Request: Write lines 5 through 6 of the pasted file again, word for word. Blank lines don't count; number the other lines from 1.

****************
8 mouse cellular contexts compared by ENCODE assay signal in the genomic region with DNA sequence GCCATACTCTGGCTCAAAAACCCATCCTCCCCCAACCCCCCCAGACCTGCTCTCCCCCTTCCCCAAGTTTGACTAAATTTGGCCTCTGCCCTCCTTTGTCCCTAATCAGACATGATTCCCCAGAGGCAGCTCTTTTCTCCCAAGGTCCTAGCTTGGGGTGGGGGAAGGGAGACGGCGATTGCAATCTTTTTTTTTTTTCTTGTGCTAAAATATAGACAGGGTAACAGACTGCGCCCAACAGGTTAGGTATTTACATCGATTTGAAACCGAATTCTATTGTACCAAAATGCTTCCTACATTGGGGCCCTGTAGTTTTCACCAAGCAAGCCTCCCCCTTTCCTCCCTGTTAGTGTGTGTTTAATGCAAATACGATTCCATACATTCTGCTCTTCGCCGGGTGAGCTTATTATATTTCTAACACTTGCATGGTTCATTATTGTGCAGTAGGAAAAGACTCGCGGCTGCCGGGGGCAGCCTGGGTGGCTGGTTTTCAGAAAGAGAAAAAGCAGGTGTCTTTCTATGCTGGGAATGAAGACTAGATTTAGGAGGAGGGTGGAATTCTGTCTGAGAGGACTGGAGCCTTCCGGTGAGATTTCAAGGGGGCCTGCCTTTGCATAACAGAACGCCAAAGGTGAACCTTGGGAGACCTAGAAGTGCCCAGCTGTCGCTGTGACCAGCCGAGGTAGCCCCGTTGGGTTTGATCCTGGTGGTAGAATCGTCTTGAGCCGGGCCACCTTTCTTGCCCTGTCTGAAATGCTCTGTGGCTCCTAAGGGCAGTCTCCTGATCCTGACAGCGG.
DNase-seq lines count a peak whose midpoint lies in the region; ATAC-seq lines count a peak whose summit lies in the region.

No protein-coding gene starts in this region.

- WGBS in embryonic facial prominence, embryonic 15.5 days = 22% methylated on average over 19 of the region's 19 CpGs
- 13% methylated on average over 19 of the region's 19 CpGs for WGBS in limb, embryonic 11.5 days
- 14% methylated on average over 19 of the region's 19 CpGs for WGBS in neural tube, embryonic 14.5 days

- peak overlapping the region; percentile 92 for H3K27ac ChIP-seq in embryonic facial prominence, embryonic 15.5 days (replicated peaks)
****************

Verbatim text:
- 13% methylated on average over 19 of the region's 19 CpGs for WGBS in limb, embryonic 11.5 days
- 14% methylated on average over 19 of the region's 19 CpGs for WGBS in neural tube, embryonic 14.5 days